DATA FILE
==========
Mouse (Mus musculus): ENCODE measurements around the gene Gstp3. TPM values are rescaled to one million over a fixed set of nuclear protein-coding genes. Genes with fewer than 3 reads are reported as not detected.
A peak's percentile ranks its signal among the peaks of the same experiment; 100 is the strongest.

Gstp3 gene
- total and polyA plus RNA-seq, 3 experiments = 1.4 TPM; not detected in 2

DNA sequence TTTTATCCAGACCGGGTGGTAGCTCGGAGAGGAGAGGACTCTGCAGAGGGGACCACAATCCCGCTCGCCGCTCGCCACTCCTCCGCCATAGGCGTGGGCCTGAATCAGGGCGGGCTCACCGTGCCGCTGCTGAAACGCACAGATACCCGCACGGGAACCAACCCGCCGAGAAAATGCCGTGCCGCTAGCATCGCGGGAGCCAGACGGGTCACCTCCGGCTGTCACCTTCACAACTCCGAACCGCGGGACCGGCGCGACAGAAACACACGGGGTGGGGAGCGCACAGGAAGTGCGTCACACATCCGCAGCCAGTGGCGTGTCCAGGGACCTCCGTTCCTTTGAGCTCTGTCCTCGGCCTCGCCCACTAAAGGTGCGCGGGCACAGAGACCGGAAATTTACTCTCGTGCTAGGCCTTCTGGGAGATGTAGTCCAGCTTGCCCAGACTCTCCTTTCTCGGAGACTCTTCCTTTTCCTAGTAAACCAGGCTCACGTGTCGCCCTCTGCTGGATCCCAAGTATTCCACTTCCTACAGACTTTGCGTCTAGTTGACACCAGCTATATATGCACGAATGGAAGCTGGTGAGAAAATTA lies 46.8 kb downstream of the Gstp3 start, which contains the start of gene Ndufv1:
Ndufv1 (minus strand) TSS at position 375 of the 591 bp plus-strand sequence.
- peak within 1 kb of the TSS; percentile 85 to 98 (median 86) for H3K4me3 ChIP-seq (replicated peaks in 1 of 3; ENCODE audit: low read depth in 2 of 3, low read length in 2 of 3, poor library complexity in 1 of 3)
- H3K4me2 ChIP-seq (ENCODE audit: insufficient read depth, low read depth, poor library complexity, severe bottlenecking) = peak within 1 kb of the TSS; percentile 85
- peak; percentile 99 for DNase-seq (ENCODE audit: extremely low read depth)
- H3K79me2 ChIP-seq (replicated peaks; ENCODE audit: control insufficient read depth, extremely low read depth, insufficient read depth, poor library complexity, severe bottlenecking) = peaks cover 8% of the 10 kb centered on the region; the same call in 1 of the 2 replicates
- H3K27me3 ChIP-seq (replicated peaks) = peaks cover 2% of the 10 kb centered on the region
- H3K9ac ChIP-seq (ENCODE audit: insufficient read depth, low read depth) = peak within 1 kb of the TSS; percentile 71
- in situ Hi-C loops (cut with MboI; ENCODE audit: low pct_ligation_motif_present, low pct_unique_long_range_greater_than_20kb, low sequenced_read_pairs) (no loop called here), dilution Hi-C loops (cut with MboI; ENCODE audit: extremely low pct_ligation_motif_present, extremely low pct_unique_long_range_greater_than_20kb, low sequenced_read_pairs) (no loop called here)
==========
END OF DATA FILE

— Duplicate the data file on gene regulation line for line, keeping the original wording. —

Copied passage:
Mouse (Mus musculus): ENCODE measurements around the gene Gstp3. TPM values are rescaled to one million over a fixed set of nuclear protein-coding genes. Genes with fewer than 3 reads are reported as not detected.
A peak's percentile ranks its signal among the peaks of the same experiment; 100 is the strongest.

Gstp3 gene
- total and polyA plus RNA-seq, 3 experiments = 1.4 TPM; not detected in 2

DNA sequence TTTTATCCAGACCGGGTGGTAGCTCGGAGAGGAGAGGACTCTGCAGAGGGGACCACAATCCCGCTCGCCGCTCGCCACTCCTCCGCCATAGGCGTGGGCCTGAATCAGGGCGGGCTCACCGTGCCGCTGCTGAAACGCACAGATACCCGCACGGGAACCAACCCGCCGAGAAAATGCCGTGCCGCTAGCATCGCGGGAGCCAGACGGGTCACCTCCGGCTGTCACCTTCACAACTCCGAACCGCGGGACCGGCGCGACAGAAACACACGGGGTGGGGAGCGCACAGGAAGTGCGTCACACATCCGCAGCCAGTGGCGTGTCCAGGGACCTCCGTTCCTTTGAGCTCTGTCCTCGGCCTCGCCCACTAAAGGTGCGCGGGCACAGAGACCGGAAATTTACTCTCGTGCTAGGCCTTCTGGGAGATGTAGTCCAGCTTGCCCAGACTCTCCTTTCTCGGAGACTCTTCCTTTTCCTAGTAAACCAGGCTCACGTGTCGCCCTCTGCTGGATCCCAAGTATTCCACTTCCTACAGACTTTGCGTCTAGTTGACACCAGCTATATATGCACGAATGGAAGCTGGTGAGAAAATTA lies 46.8 kb downstream of the Gstp3 start, which contains the start of gene Ndufv1:
Ndufv1 (minus strand) TSS at position 375 of the 591 bp plus-strand sequence.
- peak within 1 kb of the TSS; percentile 85 to 98 (median 86) for H3K4me3 ChIP-seq (replicated peaks in 1 of 3; ENCODE audit: low read depth in 2 of 3, low read length in 2 of 3, poor library complexity in 1 of 3)
- H3K4me2 ChIP-seq (ENCODE audit: insufficient read depth, low read depth, poor library complexity, severe bottlenecking) = peak within 1 kb of the TSS; percentile 85
- peak; percentile 99 for DNase-seq (ENCODE audit: extremely low read depth)
- H3K79me2 ChIP-seq (replicated peaks; ENCODE audit: control insufficient read depth, extremely low read depth, insufficient read depth, poor library complexity, severe bottlenecking) = peaks cover 8% of the 10 kb centered on the region; the same call in 1 of the 2 replicates
- H3K27me3 ChIP-seq (replicated peaks) = peaks cover 2% of the 10 kb centered on the region
- H3K9ac ChIP-seq (ENCODE audit: insufficient read depth, low read depth) = peak within 1 kb of the TSS; percentile 71
- in situ Hi-C loops (cut with MboI; ENCODE audit: low pct_ligation_motif_present, low pct_unique_long_range_greater_than_20kb, low sequenced_read_pairs) (no loop called here), dilution Hi-C loops (cut with MboI; ENCODE audit: extremely low pct_ligation_motif_present, extremely low pct_unique_long_range_greater_than_20kb, low sequenced_read_pairs) (no loop called here)